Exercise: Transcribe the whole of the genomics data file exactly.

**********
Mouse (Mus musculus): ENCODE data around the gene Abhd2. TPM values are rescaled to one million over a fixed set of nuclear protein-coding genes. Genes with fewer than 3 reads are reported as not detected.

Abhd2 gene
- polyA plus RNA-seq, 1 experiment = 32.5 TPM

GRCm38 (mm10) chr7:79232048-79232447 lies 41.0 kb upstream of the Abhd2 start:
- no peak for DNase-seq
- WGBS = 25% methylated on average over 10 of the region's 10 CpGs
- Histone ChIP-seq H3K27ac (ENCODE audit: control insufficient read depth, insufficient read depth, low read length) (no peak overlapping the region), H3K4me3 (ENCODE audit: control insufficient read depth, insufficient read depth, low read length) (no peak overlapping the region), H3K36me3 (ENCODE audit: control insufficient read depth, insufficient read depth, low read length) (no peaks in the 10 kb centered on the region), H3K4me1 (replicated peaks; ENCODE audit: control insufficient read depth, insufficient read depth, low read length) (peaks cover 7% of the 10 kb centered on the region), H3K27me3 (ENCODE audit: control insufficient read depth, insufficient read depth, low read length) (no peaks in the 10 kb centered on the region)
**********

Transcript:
Mouse (Mus musculus): ENCODE data around the gene Abhd2. TPM values are rescaled to one million over a fixed set of nuclear protein-coding genes. Genes with fewer than 3 reads are reported as not detected.

Abhd2 gene
- polyA plus RNA-seq, 1 experiment = 32.5 TPM

GRCm38 (mm10) chr7:79232048-79232447 lies 41.0 kb upstream of the Abhd2 start:
- no peak for DNase-seq
- WGBS = 25% methylated on average over 10 of the region's 10 CpGs
- Histone ChIP-seq H3K27ac (ENCODE audit: control insufficient read depth, insufficient read depth, low read length) (no peak overlapping the region), H3K4me3 (ENCODE audit: control insufficient read depth, insufficient read depth, low read length) (no peak overlapping the region), H3K36me3 (ENCODE audit: control insufficient read depth, insufficient read depth, low read length) (no peaks in the 10 kb centered on the region), H3K4me1 (replicated peaks; ENCODE audit: control insufficient read depth, insufficient read depth, low read length) (peaks cover 7% of the 10 kb centered on the region), H3K27me3 (ENCODE audit: control insufficient read depth, insufficient read depth, low read length) (no peaks in the 10 kb centered on the region)